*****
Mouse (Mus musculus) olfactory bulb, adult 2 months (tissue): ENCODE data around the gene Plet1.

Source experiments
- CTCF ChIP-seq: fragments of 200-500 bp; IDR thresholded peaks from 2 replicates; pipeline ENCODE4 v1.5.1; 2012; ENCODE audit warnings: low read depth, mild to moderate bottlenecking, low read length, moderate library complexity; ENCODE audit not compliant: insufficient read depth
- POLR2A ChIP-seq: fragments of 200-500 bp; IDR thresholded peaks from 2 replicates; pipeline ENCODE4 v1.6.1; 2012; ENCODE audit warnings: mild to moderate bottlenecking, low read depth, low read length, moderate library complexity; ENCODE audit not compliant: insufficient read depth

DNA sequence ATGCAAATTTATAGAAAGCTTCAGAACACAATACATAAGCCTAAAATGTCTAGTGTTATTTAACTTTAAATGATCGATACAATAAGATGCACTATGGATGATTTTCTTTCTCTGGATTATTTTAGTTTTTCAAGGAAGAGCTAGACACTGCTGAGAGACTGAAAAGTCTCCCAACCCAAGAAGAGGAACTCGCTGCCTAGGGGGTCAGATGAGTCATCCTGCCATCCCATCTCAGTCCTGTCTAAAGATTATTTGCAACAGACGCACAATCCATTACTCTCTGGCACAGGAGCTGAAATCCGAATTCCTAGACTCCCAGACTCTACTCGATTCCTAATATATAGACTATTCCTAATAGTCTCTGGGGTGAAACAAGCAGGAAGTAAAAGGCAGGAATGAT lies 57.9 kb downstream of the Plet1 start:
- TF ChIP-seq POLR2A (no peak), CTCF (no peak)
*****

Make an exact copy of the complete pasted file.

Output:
Mouse (Mus musculus) olfactory bulb, adult 2 months (tissue): ENCODE data around the gene Plet1.

Source experiments
- CTCF ChIP-seq: fragments of 200-500 bp; IDR thresholded peaks from 2 replicates; pipeline ENCODE4 v1.5.1; 2012; ENCODE audit warnings: low read depth, mild to moderate bottlenecking, low read length, moderate library complexity; ENCODE audit not compliant: insufficient read depth
- POLR2A ChIP-seq: fragments of 200-500 bp; IDR thresholded peaks from 2 replicates; pipeline ENCODE4 v1.6.1; 2012; ENCODE audit warnings: mild to moderate bottlenecking, low read depth, low read length, moderate library complexity; ENCODE audit not compliant: insufficient read depth

DNA sequence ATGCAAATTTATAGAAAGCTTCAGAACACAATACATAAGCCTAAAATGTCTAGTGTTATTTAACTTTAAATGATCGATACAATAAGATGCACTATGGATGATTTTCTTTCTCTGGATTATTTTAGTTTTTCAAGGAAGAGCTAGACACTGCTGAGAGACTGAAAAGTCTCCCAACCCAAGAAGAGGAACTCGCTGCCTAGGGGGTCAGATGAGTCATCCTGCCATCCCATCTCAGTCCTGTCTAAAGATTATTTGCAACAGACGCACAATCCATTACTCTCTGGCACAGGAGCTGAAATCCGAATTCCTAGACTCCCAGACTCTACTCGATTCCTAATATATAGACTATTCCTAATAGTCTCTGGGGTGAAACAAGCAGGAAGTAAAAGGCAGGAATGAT lies 57.9 kb downstream of the Plet1 start:
- TF ChIP-seq POLR2A (no peak), CTCF (no peak)